IAEA abstention on Iran in line with India’s Russia, non-alignment policy

IAEA abstention on Iran in line with India’s Russia, non-alignment policy

India was one of only three countries, other than Pakistan and Libya, who abstained from the resolution criticising Iran for flouting IAEA requests

As Iran’s government went into collision course with the International Atomic Energy Agency (IAEA), India’s abstention vote during an IAEA board of governors meeting this week is being seen as a significant show of support for Tehran, and a reassertion of its “non-aligned” stance as seen on its policy on Russia and the war in Ukraine.

On Wednesday, India was one of only three countries, other than Pakistan and Libya who abstained from the resolution criticising Iran for flouting IAEA requests for inspections of its nuclear programme and other processes. Of the 35-nation Board of Governors of the IAEA, 30 countries voted for the resolution brought by US and “E-3” nations U.K., Germany and France, while Russia and China voted against it.

“India’s vote was expected, given that the Iranian Foreign Minister was in town. It is also consistent with recent statements by the government in terms of asserting independent foreign policy choices,” said former Ambassador and special envoy on nuclear issues Rakesh Sood, adding that the abstention marks a “middle ground” between the positions taken by the US and Europe vis-a-vis Russia and China. 

The vote took place on Wednesday, even as Iranian Foreign Minister Hossein Amir-Abdollahian began an official visit to India, meeting with Prime Minister Narendra Modi, External Affairs Minister S. Jaishankar and National Security Advisor Ajit Doval. While the Ministry of External Affairs did not mention their talks on the IAEA meeting and resolution explicitly, an official statement released on Wednesday night said that Mr. Abdollahian “briefed the External Affairs Minister on the current situation pertaining to the JCPOA,” referring to the Joint Comprehensive Plan of Action on nuclear issues agreed to by Iran in 2015, which the U.S. walked out of in 2019. Since the US walk out, talks on the JCPOA have flagged, and the nuclear watchdog body, the IAEA has complained about Iran restricting access to its personnel.

On Tuesday, in a report he presented after visiting Iran, IAEA Director General Rafael Grossi told the Board that the IAEA had last verified and monitored the implementation of Iran’s nuclear commitments under the JCPOA.

“However, since that date, these activities have been seriously affected by Iran’s decision to stop the implementation of its nuclear-related commitments under the JCPOA, including the Additional Protocol,” Mr. Gross said, in remarks that led to the resolution which criticises Tehran for not cooperating, particularly over allegations that uranium traces were found at undeclared sites.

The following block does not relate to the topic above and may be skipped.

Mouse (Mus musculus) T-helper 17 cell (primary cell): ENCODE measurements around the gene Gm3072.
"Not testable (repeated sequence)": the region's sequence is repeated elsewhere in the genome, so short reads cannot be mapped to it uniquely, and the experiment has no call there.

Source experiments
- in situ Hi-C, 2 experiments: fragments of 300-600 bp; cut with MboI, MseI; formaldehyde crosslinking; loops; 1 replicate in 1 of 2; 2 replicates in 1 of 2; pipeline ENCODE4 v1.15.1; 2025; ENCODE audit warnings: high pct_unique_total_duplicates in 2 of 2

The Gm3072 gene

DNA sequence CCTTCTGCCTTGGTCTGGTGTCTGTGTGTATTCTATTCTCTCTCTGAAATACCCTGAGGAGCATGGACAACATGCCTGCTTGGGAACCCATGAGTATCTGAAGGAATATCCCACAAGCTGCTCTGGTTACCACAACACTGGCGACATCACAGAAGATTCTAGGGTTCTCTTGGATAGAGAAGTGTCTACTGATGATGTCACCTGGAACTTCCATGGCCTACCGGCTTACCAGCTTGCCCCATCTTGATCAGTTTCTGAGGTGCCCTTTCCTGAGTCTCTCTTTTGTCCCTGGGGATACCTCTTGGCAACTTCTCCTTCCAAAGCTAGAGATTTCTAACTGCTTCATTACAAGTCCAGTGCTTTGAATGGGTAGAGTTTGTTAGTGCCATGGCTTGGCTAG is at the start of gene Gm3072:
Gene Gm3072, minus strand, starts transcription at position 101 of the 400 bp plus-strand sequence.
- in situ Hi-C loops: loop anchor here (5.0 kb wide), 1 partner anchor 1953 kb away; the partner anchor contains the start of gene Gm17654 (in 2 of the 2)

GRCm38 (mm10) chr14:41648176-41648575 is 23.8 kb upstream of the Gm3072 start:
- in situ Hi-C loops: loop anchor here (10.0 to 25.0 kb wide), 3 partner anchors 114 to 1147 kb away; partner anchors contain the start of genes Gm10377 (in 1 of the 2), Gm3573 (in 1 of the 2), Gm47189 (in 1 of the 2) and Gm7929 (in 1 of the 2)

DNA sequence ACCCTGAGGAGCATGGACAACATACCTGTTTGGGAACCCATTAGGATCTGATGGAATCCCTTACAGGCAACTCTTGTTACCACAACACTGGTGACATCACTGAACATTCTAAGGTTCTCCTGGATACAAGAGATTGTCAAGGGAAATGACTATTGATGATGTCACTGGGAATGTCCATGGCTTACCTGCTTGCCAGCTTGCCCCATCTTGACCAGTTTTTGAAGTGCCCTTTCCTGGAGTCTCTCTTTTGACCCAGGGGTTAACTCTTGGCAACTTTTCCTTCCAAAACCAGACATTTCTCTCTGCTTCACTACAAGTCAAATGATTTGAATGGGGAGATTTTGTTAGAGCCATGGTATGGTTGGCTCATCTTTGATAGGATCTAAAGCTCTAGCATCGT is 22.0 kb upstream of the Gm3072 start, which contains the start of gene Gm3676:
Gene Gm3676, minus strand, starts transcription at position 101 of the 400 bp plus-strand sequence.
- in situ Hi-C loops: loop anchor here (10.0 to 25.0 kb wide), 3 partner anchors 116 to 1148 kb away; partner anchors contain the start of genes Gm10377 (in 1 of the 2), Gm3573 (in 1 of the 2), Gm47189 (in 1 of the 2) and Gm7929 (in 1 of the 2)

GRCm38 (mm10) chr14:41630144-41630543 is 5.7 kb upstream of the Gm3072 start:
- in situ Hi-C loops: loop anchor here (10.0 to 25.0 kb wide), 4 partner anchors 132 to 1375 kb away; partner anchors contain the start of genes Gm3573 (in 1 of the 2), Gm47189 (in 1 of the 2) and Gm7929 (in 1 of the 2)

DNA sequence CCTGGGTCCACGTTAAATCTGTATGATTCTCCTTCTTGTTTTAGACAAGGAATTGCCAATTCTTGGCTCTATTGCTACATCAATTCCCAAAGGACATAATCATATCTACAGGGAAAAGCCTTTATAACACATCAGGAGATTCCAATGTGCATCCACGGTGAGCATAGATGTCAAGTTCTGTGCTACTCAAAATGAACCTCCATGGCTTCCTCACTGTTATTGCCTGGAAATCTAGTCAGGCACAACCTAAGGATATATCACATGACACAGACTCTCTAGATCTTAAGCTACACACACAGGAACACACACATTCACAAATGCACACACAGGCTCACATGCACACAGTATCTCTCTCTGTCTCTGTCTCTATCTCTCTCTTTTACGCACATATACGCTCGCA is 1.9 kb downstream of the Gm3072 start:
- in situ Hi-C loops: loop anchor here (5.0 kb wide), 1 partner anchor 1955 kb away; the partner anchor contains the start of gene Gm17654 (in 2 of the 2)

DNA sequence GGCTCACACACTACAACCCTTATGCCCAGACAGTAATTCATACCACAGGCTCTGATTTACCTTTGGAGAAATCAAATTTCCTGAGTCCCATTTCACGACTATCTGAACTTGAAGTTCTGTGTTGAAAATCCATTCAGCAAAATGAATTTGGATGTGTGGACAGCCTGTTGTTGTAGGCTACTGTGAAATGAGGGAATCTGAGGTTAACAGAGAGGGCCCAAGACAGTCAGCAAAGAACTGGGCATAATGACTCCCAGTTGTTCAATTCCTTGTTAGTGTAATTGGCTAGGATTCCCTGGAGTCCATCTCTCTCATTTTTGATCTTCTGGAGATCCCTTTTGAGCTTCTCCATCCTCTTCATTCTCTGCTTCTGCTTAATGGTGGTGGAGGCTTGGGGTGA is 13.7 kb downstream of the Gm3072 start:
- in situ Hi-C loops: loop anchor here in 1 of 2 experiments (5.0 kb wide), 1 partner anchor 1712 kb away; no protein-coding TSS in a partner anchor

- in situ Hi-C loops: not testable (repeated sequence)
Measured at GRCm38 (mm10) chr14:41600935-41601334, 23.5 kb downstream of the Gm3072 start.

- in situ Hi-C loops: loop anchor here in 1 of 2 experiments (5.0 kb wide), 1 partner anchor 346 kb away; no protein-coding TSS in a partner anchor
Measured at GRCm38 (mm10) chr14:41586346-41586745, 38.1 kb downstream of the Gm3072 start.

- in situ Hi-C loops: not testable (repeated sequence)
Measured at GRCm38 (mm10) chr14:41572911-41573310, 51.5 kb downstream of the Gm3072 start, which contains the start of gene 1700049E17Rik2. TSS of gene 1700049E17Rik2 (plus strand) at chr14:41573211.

The Iranian government led by President Ebrahim Raisi denied the charges, saying it has “no hidden or undocumented nuclear activities or undisclosed sites,” and accusing the IAEA for being “ungrateful” for its cooperation, which it says it continued even after the US Trump administration reneged on its commitments to lift sanctions and walked out of the JCPOA deal the previous US Obama government had signed. On Wednesday, Iran also began to dismantle some cameras placed by the IAEA for monitoring nuclear work as well, which raised concerns over future data collection.

“You think we would retreat from our positions if you pass a resolution at the (IAEA) Board of Governors? In the name of God and the great nation of Iran, we will not back off a single step from our positions,” Mr. Raisi said in a speech, as Iran’s atomic agency informed the IAEA that Iran planned remove equipment including 27 cameras placed by the IAEA after the 2015 agreement on the JCPOA, in addition to those already in place.

The MEA declined to comment on India’s decision to abstain from the vote, much as it did on the vote against Russia on March 3 for the war in Ukraine. As tensions rise, India’s decision not to go with the U.S. and European countries, is seen as a vote in support of Iran and a reassertion of India’s policy of “non-alignment” that has been referred to by the government in the past few weeks.

In a column he wrote, Home Minister Amit Shah said that “non-alignment and the goal of a free and fair global order” has been one of the “key” features of the Modi government’s foreign policy. When asked by students of IIT Guwahati about India’s non-aligned policy, Mr. Jaishankar said that in a polarised world India must be “clear about our interests and we have to be confident of pursuing it. We have to be skilled to build a narrative and harmonise our interests with as many of the international community as possible.”

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